The high rate at which public office holders, politicians, civil servants, applicants and other Nigerian groups indulge in forgery and falsification of official documents for undue advantage has assumed a frightening dimension.
The trend includes altering or outright forgery of academic certificate, age, name, and medical report for gaining undue advantage like employment or benefits from either the public or private service.
Others are falsification of tax records involving corporate organisations or individuals seeking to occupy political offices in the land.
More unfortunate is the fact that from medical facilities to schools, churches, marriage registries, ministries, departments and agencies of government (MDAs) and even courts, Nigerians continue to cut corners by forging official documents and using them to get what they want without minding the consequences.
It’s even more bizarre that despite the fact that it is well known that the act of forgery is a criminal offence which attracts severe punishment, perpetrators continue to engage in the illicit trade unabated.
However, not a few Nigerians believe that certain societal pressure and stringent official demands is one of the reasons the trend continues in everyday life.
The pressure includes employment, travel document requirement, quest to partake in the National Youth Service Corps scheme despite age restriction, longer stay in the public service, and political demands, among others.
It is interesting to note that the belief by some Nigerians that they can only succeed in life when they travel out of the country makes them to do all manner of things in order to obtain travel documents like passport and visas.
Section 465 of the Criminal Code Act provides the definition of forgery thus: “A person who makes a false document or writing knowing it to be false and with intent that it may in any way be used or acted upon as genuine, whether in the state or elsewhere, to the prejudice of any person or with intent that any person in the belief that it is genuine be induced to do or refrain from doing any act, whether in the state or elsewhere is said to forge the document or writing.”
Also, Section 467 provides the punishment for forgery in general thus “Any person who forges any document, writing, or seal, is guilty of an offence which, unless otherwise stated, is a felony, and he is liable, if no other punishment is provided, to imprisonment for three years.”
Under the same Section 467, when the thing forged is a public seal, the offender is liable to imprisonment for life. (Section 467(1) (a) and (b).
If the thing forged includes securities, titles, register, etc. the offender is liable to imprisonment for 14 years. Also, if the things forged are documents relating to revenue and acts of states, etc., the offender is liable to imprisonment for 14 years.
Meanwhile, if the thing forged includes courts seals, records, process, evidence, etc., the offender is liable for imprisonment for seven years.
Under the Criminal Code Act, the punishment for forgery ranges between three years imprisonment and life imprisonment depending on the thing forged.
LEADERSHIP Friday reports that corruption, to say the least, is a complex phenomenon and a difficult problem. It is complex because of its deep roots in the social, cultural, economic, political, legal, and ethical value systems of individuals, communities, societies and countries. It is a difficult problem because it defies easy answers and resists any single-track solutions.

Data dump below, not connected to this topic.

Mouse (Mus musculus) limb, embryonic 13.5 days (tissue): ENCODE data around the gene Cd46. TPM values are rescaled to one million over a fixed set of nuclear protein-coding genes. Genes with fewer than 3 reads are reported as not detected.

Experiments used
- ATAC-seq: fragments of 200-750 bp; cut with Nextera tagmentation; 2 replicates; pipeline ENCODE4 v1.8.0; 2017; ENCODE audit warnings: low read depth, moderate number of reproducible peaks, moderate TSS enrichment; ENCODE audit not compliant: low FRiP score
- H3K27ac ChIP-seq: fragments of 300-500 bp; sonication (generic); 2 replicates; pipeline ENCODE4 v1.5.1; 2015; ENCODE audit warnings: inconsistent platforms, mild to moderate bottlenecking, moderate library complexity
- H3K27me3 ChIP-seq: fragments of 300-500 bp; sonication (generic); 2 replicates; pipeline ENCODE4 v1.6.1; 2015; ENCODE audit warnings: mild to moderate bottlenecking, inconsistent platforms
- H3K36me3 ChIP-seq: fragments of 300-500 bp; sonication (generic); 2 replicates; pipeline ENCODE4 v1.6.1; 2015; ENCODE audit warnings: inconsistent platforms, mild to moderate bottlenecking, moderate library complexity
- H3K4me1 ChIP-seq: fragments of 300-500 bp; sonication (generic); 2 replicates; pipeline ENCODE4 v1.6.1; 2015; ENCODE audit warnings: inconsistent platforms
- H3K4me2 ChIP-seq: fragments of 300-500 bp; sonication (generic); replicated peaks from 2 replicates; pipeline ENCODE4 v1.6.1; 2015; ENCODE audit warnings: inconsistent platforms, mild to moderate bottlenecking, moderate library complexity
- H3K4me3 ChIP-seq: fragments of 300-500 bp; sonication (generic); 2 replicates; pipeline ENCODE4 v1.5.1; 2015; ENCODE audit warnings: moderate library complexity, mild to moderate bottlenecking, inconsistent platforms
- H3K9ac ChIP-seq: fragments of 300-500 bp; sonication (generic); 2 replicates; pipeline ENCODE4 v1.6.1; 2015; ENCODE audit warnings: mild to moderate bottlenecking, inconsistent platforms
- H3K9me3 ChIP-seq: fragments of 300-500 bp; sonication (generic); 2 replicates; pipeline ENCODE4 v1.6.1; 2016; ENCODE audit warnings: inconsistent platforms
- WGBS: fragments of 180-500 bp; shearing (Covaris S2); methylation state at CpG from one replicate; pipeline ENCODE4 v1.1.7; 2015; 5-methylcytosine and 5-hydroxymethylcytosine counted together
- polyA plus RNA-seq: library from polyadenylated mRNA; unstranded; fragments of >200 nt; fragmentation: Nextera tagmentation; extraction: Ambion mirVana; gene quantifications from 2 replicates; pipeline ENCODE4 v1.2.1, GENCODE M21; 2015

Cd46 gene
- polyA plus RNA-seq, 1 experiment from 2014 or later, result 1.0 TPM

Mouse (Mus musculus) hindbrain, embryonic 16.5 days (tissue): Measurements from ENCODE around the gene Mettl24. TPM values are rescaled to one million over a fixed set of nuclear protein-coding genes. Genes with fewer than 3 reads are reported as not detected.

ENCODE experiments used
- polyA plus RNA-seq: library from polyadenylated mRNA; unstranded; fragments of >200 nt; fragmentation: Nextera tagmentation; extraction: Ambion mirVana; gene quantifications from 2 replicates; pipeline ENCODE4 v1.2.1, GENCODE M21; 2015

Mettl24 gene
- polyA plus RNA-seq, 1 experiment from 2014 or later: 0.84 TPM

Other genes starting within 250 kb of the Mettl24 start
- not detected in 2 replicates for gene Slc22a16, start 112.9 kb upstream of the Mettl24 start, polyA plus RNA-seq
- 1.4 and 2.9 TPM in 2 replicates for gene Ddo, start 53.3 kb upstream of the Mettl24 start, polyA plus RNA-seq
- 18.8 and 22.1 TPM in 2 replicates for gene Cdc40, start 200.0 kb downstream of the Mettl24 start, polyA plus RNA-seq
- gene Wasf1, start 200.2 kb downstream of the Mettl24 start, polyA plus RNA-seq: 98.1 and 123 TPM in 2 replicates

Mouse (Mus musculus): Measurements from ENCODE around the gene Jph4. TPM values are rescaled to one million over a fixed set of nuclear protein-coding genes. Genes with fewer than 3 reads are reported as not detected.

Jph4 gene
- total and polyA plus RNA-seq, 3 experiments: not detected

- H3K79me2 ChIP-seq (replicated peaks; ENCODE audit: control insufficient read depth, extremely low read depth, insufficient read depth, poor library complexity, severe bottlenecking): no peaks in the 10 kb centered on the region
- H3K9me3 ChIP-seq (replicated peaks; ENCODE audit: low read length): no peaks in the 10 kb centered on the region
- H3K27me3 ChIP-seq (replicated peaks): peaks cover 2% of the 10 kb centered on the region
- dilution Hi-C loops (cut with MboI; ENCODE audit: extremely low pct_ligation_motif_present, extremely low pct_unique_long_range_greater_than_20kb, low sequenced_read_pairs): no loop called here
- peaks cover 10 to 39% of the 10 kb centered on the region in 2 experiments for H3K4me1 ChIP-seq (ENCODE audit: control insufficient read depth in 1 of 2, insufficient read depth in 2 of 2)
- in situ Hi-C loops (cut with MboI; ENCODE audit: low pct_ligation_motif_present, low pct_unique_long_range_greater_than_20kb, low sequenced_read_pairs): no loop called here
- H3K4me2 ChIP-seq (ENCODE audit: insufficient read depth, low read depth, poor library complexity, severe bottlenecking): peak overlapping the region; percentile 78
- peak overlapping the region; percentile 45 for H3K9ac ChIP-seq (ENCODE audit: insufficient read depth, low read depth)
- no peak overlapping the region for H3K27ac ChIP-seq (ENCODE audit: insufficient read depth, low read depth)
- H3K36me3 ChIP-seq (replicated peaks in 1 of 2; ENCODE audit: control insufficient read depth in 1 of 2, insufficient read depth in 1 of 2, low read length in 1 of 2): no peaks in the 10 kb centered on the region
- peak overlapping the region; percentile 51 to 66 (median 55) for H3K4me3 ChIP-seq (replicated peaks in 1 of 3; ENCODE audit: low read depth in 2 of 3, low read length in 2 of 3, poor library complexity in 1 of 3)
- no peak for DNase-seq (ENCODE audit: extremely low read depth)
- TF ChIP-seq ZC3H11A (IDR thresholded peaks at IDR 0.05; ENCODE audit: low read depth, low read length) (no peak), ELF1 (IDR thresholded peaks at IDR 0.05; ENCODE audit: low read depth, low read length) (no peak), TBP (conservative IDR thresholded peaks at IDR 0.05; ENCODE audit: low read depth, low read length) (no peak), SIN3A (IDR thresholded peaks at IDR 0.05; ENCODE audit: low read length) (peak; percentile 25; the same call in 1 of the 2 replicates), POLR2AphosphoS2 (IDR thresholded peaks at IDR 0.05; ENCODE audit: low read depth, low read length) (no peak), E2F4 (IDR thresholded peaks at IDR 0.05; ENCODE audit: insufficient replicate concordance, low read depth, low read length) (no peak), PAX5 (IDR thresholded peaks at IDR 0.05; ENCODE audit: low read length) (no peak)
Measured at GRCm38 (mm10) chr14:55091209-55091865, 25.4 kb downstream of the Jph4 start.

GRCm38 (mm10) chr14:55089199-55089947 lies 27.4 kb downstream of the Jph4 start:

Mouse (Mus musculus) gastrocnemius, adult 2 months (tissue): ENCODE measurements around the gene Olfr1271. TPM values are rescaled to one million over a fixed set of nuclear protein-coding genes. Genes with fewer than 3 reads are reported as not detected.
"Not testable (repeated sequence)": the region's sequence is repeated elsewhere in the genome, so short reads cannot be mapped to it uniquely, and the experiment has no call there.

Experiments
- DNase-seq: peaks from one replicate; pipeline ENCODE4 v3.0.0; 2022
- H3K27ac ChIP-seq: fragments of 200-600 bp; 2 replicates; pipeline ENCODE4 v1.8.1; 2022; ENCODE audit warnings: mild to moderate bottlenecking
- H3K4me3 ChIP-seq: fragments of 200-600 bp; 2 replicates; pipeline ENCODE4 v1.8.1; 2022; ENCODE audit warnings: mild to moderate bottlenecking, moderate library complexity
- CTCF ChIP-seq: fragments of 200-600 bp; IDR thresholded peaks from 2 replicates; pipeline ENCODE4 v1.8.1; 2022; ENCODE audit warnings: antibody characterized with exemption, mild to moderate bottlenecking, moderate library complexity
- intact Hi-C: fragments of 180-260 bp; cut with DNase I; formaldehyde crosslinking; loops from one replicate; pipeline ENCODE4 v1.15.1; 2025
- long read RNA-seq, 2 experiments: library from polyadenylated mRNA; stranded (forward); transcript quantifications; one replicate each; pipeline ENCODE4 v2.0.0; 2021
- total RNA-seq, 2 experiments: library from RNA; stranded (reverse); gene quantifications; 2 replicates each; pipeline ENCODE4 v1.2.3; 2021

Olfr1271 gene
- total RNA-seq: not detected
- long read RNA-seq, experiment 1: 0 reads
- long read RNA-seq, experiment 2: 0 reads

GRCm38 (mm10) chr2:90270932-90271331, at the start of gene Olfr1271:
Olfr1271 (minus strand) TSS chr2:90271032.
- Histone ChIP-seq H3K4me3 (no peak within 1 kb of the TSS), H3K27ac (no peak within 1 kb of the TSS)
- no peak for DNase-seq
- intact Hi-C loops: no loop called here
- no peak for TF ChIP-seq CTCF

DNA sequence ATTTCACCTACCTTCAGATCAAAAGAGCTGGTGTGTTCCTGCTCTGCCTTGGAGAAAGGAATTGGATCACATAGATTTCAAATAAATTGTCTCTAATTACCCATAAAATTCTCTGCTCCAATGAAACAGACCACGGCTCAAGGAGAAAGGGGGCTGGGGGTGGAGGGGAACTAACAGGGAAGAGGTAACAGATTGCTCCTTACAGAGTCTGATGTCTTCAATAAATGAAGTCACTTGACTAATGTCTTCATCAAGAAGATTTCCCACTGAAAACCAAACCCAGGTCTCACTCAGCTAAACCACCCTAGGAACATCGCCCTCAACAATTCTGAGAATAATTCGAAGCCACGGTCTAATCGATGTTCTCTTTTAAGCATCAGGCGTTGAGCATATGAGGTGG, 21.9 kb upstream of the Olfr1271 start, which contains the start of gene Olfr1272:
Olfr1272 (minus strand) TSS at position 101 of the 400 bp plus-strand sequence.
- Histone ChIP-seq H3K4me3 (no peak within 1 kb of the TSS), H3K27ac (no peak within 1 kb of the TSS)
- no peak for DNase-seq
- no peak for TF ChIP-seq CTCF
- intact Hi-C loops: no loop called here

Meanwhile, from false declaration of cargo to fake insurance documents, and back-dating of year of gaining employment, the government is losing billions of naira to such unwholesome practices.
False declaration of goods is the act of giving false description about the nature, type, quantity of goods imported into the country. This is a battle being fought by the Nigeria Customs Service (NCS) on a daily basis.
A youth corps member who gave his name only as Victor told LEADERSHIP Friday that he joined his friends to commit the act forging a medical report after he was posted to one of the flashpoint states in the northern part of the country for the mandatory National Youth Service Corps scheme.
“I was afraid for my safety. My parents suggested I visit a friend who also introduced me to a medical doctor that wrote a report for me, indicating that I was suffering from chronic hepatitis and diabetes and had to remain close to point of receiving treatment. So, when I went to the orientation camp, I presented the report and the deal was done,” Victor revealed.
Victor is one of the thousands that present fake medical reports yearly to the NYSC authorities in a bid to manipulate their postings to preferred locations for sundry reasons.
While most medical doctors have left the country in search of greener pastures, others use the issuance of medical report as a side hustle: preparing medical report for those who need it.
Sadly, when confronted, one of the doctors from a government facility, who preferred not to be named, denied that they give people fake medical reports.
“All the reports we give can be confirmed by anybody. It is the sickness stated therein that are unconfirmed,” he explained, noting that people need the reports for a variety of reasons and not just for NYSC purpose.
A security expert, Badmus Olagoke, who expressed worry over the trend, said, “what do you expect of a state’s chief executive, who came to power presenting fake academic credentials. Do you think he would have the passion for academic excellence and the desire to build virile academic institutions?”
Also, worrisome is the fact that in most cases, forged documents pass through government agencies, including security agencies, undetected. This, has once again raised questions on the integrity and credibility of the country’s security agencies in curbing the menace of forgery.